Oversight Board upholds Meta's decision in "Armenian prisoners of war video" case
The Oversight Board has upheld Meta’s decision to leave up a Facebook post that included a video depicting identifiable prisoners of war and add a “mark as disturbing” warning screen to the video. The Board found that Meta correctly applied a newsworthiness allowance to the post, which would have otherwise been removed for violating its Coordinating Harm and Promoting Crime Community Standard. However, the Board recommends that Meta strengthen internal guidance around reviewing this type of content and develop a protocol for preserving and sharing evidence of human rights violations with the appropriate authorities.
About the case
In October 2022, a Facebook user posted a video on a page that identifies itself as documenting alleged war crimes committed by Azerbaijan against Armenians in the context of the Nagorno-Karabakh conflict. This conflict reignited in September 2020 and escalated into fighting in Armenia in September 2022, leaving thousands dead, and hundreds of people missing.
The video begins with a user-inserted age warning that it is only suitable for people over the age of 18, and an English text, which reads “Stop Azerbaijani terror. The world must stop the aggressors.” The video appears to depict a scene where prisoners of war are being captured.
It shows several people who appear to be Azerbaijani soldiers searching through rubble, with their faces digitally obscured with black squares. They find people in the rubble who are described in the caption as Armenian soldiers, whose faces are left unobscured and identifiable. Some appear to be injured, others appear to be dead. The video ends with an unseen person, potentially the person filming, continuously shouting curse words and using abusive language in Russian and Turkish at an injured soldier sitting on the ground.
In the caption, which is in English and Turkish, the user states that the video depicts Azerbaijani soldiers torturing Armenian prisoners of war. The caption also highlights the July 2022 gas deal between the European Union and Azerbaijan to double gas imports from Azerbaijan by 2027.
The Board finds that although the content in this case violates the Coordinating Harm and Promoting Crime Community Standard, Meta correctly applied the newsworthiness allowance to allow the content to remain on Facebook, and the contents of the video required a “mark as disturbing” warning screen under the Violent and Graphic Content Community Standard. These decisions were consistent with Meta’s values and human rights responsibilities.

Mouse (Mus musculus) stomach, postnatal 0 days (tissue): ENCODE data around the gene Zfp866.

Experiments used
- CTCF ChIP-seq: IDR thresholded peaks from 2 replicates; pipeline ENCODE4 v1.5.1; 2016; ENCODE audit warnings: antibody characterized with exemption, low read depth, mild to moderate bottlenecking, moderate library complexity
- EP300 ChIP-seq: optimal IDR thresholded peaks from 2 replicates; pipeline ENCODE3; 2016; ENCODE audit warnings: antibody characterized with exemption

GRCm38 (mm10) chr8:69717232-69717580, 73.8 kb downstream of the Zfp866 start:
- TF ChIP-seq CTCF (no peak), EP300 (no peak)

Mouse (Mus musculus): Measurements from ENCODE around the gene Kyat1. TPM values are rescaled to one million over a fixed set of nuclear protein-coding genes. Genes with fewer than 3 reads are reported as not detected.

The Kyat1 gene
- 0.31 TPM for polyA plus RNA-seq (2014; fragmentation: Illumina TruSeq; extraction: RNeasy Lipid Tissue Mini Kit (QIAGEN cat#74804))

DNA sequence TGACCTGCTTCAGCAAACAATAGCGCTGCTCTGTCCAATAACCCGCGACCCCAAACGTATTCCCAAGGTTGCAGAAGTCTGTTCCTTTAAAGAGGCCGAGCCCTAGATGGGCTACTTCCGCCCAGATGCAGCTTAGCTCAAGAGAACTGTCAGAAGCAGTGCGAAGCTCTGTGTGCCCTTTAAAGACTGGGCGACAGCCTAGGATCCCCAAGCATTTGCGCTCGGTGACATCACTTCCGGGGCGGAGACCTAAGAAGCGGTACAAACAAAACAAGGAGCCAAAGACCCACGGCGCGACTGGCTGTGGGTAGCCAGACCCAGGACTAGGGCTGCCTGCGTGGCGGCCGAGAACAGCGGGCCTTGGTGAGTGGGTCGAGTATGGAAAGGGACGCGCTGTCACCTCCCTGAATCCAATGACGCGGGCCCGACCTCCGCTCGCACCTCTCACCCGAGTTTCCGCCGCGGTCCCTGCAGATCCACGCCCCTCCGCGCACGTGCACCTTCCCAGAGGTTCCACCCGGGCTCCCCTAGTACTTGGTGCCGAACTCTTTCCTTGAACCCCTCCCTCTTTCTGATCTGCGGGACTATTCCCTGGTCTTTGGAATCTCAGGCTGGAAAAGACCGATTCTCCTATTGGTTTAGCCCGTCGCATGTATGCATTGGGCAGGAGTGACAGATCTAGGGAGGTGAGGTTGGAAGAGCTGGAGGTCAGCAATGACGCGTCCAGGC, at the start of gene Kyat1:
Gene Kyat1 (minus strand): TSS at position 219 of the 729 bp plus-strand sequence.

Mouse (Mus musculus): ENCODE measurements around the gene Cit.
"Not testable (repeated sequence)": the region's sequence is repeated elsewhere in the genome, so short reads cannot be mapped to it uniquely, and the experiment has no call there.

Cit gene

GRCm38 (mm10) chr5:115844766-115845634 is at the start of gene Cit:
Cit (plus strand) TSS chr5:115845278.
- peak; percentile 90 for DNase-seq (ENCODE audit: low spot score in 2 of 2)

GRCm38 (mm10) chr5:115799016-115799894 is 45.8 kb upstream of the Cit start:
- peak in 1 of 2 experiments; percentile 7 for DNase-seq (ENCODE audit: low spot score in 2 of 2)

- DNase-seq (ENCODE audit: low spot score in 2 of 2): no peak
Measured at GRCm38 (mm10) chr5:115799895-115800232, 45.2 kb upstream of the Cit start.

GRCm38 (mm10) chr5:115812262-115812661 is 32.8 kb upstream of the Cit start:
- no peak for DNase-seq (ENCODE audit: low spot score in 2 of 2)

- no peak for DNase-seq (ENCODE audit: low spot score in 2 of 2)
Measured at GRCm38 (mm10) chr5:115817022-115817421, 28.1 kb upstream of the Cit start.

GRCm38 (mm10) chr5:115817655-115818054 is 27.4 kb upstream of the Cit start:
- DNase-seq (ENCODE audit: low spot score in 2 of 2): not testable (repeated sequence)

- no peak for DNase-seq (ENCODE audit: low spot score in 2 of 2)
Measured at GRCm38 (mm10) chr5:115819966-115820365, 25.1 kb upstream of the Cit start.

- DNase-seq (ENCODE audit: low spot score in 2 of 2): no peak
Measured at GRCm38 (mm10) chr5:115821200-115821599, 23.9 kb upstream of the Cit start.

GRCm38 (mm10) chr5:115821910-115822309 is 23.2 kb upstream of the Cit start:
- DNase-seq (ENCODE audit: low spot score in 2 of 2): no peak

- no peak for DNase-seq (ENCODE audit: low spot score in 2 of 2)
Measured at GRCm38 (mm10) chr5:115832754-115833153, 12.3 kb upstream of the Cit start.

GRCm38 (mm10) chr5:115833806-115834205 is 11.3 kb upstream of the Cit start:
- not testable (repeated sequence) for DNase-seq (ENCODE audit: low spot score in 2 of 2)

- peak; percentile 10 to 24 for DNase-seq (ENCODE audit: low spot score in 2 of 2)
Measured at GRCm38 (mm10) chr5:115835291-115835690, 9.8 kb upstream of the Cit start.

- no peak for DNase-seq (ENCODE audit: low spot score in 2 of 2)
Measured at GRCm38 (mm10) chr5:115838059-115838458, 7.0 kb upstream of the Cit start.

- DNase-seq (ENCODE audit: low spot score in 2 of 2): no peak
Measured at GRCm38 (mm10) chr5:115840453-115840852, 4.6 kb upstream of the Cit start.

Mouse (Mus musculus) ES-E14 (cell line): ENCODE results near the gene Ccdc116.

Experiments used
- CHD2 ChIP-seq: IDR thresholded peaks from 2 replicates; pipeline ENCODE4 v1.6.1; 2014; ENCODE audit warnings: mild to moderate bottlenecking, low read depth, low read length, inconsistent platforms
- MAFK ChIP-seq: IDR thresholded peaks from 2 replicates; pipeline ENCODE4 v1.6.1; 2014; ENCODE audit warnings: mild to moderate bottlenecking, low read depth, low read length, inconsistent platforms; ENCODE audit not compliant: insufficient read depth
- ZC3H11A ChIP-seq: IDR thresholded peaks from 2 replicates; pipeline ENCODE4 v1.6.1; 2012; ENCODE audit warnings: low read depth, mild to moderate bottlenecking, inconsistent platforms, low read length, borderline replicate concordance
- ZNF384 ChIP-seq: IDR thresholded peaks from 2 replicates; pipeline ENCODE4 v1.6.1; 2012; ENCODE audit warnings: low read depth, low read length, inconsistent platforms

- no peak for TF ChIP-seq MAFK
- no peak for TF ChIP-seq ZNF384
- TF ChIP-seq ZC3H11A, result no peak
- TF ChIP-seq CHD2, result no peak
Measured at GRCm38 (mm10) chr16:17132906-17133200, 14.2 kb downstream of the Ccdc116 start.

The case raises important questions about Meta’s approach to content moderation in conflict situations, where revealing identities and locations of prisoners of war could undermine their dignity or expose them to immediate harm. Concerns regarding human dignity are acute in situations where prisoners are shown in degrading or inhumane circumstances. At the same time, such exposure can inform public debate and raise awareness of potential mistreatment, including violations of international human rights and international humanitarian law. It can also build momentum for action that protects rights and ensures accountability. Meta is in a unique position to assist in the preservation of evidence that may be of relevance in prosecuting international crimes and supporting human rights litigation.
The scale and speed at which imagery of prisoners of war can be shared via social media complicates the task of resolving these competing interests. Given the acute harms and risks facing prisoners of war, the Board finds that Meta’s default rule prohibiting the posting of information that could reveal the identities or locations of prisoners of war is consistent with the company’s human rights responsibilities under the UN Guiding Principles of Business and Human Rights (UNGPs, commentary to Principle 12). These responsibilities are heightened during armed conflict and must be informed by the rules of international humanitarian law. The Board agrees with Meta that the public interest value in keeping the content on the platform with a warning screen outweighed the risk to the safety and dignity of the prisoners of war.
The Oversight Board’s decision
The Oversight Board upholds Meta’s decision to leave the post on Facebook with a “mark as disturbing” warning screen.
The Board also recommends that Meta:
- Develop a protocol to preserve and, where appropriate, share with competent authorities, information to assist in investigations and legal processes to remedy or prosecute atrocity crimes or grave human rights violations.
- Provide further guidance to reviewers and escalation teams to better inform the newsworthiness of escalation and assessment of content revealing the identity or locations of prisoners of war.
- Add an example of content that revealed the identity or location of prisoners of war but was left up due to the public interest, to its public explanation of the newsworthiness allowance in the Transparency Center, in order to provide greater clarity to users.
- Publicly share the protocol on evidence preservation related to atrocity crimes and grave human rights violations.
For further information
To read the full decision, click here.
To read a synopsis of public comments for this case, please click the attachment below.